NAGPUR: There are 4.5 million visually impaired people in the world and in 80% cases blindness was caused by a condition that was completely preventable. Around one third of the world’s visually impaired population is in India which makes it important for the country to check its national burden of blindness. A huge contributor to the problem is lack of proper facilities and expertise in rural India.
Cataract remains the single largest cause of preventable blindness across the world, contributing to 62% cases of blindness in India. Another trend that is a cause of concern for experts is the number of people who go blind due to refractive error, unavailability of glasses when needed. If proper care and attention is provided, a majority of these blindness conditions, especially among children, can by avoided completely.
“All the major causes of blindness in the country are preventable. In case of glaucoma and retinopathy, early detection can help to stall or delay the problem, and in some cases even completely avoid them,” said Dr AH Madan, head of the ophthalmology department of Government Medical College and Hospital (GMCH). He added that the uneven distribution of experts, with there not even being a post of ophthalmologist in rural hospitals or the necessary equipment to treat patients, only makes the problem worse.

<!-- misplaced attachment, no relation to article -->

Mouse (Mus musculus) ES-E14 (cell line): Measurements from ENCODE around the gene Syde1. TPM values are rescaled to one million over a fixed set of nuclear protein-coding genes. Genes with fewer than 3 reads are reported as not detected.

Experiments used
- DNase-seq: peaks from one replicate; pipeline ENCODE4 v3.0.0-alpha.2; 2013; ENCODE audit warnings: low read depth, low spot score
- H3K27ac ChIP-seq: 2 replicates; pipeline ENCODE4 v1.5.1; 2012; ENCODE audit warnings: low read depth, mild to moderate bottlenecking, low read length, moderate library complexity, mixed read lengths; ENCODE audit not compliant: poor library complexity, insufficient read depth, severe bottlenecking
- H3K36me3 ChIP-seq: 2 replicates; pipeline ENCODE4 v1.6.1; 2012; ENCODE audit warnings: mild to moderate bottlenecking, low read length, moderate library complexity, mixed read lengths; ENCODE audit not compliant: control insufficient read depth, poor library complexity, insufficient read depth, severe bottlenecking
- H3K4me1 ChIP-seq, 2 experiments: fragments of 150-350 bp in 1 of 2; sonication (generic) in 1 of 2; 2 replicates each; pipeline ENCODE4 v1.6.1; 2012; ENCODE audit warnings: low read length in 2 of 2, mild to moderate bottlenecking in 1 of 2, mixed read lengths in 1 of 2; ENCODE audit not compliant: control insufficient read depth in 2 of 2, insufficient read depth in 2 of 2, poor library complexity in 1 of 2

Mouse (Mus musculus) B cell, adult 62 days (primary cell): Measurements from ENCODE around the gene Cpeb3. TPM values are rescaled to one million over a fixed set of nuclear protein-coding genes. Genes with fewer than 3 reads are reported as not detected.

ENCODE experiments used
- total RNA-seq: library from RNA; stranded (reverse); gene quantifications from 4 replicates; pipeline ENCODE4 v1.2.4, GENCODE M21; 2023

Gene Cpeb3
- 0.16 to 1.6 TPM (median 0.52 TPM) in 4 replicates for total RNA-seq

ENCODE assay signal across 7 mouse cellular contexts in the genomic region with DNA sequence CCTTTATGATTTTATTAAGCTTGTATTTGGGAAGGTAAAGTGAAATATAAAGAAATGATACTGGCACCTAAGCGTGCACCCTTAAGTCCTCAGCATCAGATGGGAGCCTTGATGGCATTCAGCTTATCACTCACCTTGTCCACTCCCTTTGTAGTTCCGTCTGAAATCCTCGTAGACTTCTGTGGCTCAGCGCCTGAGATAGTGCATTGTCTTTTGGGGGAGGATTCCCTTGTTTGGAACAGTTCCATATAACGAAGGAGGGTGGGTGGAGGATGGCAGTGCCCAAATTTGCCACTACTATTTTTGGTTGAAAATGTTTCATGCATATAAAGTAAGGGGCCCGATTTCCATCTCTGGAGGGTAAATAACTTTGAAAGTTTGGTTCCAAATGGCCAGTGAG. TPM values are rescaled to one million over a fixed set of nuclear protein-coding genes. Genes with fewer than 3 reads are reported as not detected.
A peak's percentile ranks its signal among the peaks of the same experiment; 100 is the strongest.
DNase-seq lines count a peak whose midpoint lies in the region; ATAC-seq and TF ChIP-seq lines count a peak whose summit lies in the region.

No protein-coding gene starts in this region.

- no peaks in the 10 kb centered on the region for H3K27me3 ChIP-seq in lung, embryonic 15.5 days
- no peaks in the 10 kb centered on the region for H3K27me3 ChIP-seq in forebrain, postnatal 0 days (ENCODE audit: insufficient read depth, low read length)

Agreed president of Nagpur Academy of Ophthalmology Dr Sunil Naredi and added that widespread use of telemedicine can help as the problems among rural population can at least be diagnosed and they can be referred to tertiary centres. “We are overcoming backlog but not to the extent desired. It is a ridiculous situation when glasses are unavailable when required. Around 50% of such errors affect young people. With the increased incidences of diabetes, retinopathy is also needs to be tackled on an emergency basis,” he said.
Dr Ajay Sharma, founder of Delhi-based Eye-Q Super Specialty Hospitals, said it is no surprise that cataract is so widespread because it is a physiological change related to ageing. He terms the increasing blindness cases among children as the biggest challenge for the country. “Vitamin A deficiency causes degeneration of the cornea among children leading to blindness. Congenital cataract, that is a child being born with an opaque lens, can be tested while the child is still unborn. However, only 10% of pregnant women in the country are asked to take this simple test,” he said.